As a homebuyer, the inspection could save you a ton of money before you’ve moved in by identifying needed repairs and replacements. The inspection allows you a chance to negotiate the repairs or the price of the home with the seller. Given the issues in the house (short-term and long-term), you can decide whether or not you’d like to move forward with the purchase.

As a seller, fixing the home’s imperfections and problems increases your chances to sell and close on the home without any issues.


What does a home inspection report look like?

Red flag ticket items will be the first items noted on an inspection report. The licensed inspector examines the property and drafts a summary of potentially significant findings. The inspector summarizes any safety hazards and deficiencies requiring major expense to correct or items they would like to draw extra attention to. Each item will be broken down to the particular area of the property and will have a brief explanation of the issues. There will also be pictures of every flagged issue. Below is an example of a line item in the report:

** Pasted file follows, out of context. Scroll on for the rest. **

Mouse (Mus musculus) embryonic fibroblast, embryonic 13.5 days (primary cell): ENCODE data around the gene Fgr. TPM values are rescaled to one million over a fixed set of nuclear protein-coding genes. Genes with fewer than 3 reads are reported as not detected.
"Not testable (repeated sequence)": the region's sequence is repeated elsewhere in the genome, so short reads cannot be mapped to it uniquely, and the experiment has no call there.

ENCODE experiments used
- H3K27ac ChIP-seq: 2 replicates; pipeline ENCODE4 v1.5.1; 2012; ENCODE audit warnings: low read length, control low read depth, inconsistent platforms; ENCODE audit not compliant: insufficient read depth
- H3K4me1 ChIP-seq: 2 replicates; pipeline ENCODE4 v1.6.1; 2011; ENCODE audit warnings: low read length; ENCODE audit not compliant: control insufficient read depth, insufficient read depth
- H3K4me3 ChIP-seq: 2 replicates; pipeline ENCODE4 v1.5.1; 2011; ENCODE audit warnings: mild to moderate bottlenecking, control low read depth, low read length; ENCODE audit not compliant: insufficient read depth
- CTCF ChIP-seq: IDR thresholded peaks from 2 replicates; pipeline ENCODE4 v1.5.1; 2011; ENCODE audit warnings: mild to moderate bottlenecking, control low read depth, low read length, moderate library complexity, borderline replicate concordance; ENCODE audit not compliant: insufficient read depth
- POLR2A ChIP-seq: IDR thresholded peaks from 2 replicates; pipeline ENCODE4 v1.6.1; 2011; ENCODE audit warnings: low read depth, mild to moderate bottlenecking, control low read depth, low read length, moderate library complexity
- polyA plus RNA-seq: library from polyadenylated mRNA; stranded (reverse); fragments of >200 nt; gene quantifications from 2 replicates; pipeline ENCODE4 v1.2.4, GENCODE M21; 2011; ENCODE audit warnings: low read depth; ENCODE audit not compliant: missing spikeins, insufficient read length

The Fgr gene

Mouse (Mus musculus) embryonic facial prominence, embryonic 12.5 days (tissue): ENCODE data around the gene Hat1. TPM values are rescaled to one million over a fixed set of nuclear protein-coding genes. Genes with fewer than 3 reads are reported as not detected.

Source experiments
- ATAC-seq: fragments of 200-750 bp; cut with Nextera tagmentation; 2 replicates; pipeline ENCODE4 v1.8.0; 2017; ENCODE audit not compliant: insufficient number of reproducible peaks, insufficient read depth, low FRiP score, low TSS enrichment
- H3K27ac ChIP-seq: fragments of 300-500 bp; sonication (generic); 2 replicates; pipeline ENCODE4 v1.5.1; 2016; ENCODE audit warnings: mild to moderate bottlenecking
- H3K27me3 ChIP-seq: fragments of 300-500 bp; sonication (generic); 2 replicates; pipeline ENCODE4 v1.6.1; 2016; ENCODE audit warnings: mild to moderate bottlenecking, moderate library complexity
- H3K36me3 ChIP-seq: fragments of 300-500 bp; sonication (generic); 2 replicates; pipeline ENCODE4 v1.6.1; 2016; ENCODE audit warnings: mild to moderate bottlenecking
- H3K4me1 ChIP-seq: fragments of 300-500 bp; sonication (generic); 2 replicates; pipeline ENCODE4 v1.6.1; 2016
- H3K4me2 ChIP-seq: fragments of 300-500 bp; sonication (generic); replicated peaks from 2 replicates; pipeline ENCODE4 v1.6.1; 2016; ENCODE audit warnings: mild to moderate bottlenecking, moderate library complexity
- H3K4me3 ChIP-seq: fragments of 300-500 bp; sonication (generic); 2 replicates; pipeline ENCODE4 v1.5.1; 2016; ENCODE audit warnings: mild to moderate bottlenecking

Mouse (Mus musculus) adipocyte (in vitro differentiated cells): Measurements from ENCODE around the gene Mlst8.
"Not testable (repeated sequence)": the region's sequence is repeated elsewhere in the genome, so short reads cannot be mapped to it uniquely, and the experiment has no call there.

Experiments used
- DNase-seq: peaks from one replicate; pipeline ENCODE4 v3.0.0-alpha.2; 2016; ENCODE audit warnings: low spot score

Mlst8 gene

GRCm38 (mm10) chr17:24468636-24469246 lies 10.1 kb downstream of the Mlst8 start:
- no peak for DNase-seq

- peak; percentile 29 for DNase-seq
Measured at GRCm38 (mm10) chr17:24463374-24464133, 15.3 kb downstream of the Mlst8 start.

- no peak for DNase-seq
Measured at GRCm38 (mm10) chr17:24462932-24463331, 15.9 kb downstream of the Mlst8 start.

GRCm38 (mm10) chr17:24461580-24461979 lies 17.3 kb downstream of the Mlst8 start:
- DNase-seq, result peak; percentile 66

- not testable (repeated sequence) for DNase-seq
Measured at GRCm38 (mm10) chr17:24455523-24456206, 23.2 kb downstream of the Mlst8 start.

What if I receive a bad report?

Only in very rare instances will a home inspection report come back flawless. Whether you’re buying or selling the property, you should expect some issues to come up in the report.

If you’re the buyer, review the report with your realtor, attorney, and loan officer in order to decide on what are the best next steps. Since reports may include a large number of defects, you will want to sift through what is minor, serious, and if any red flags require some negotiation with the seller. As we noted earlier, you may be able to negotiate the price of the home down or include a clause stating the seller will fix certain items in the report.

If you’re the seller, you will also want to work with your agent and sift through what’s major and minor in the report. Most items will likely be small enough to ignore. However, it’s not uncommon to find potential deal-breakers on the list. If you find yourself in this situation, you will have to make a decision whether you reduce the price of the home, offer closing credits, make the repairs, or not move ahead with the deal.

However, negotiations can be difficult for both parties. Repairs could potentially delay the closing of the home. Many times, the seller will negotiate a closing credit to reduce closing costs for the buyer rather than make the repairs right away. Trusting your agent is important in these negotiations.


How much does a home inspection cost and who pays for it?